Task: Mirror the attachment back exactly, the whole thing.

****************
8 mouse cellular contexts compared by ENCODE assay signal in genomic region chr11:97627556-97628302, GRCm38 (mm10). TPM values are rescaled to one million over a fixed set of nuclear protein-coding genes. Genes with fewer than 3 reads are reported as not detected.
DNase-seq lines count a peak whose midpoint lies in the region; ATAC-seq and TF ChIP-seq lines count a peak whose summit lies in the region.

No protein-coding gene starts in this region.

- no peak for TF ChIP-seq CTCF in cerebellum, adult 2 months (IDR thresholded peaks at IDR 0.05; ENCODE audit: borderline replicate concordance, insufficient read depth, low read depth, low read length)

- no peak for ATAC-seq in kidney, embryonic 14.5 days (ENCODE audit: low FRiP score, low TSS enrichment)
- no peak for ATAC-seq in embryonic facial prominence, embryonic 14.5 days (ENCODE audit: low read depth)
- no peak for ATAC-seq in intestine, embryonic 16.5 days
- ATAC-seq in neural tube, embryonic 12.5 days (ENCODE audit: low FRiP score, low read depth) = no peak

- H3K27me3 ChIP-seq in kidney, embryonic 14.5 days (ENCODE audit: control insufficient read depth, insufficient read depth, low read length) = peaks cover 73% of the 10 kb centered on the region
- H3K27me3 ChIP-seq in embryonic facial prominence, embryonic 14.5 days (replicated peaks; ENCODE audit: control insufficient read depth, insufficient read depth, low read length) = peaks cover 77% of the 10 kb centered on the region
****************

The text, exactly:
8 mouse cellular contexts compared by ENCODE assay signal in genomic region chr11:97627556-97628302, GRCm38 (mm10). TPM values are rescaled to one million over a fixed set of nuclear protein-coding genes. Genes with fewer than 3 reads are reported as not detected.
DNase-seq lines count a peak whose midpoint lies in the region; ATAC-seq and TF ChIP-seq lines count a peak whose summit lies in the region.

No protein-coding gene starts in this region.

- no peak for TF ChIP-seq CTCF in cerebellum, adult 2 months (IDR thresholded peaks at IDR 0.05; ENCODE audit: borderline replicate concordance, insufficient read depth, low read depth, low read length)

- no peak for ATAC-seq in kidney, embryonic 14.5 days (ENCODE audit: low FRiP score, low TSS enrichment)
- no peak for ATAC-seq in embryonic facial prominence, embryonic 14.5 days (ENCODE audit: low read depth)
- no peak for ATAC-seq in intestine, embryonic 16.5 days
- ATAC-seq in neural tube, embryonic 12.5 days (ENCODE audit: low FRiP score, low read depth) = no peak

- H3K27me3 ChIP-seq in kidney, embryonic 14.5 days (ENCODE audit: control insufficient read depth, insufficient read depth, low read length) = peaks cover 73% of the 10 kb centered on the region
- H3K27me3 ChIP-seq in embryonic facial prominence, embryonic 14.5 days (replicated peaks; ENCODE audit: control insufficient read depth, insufficient read depth, low read length) = peaks cover 77% of the 10 kb centered on the region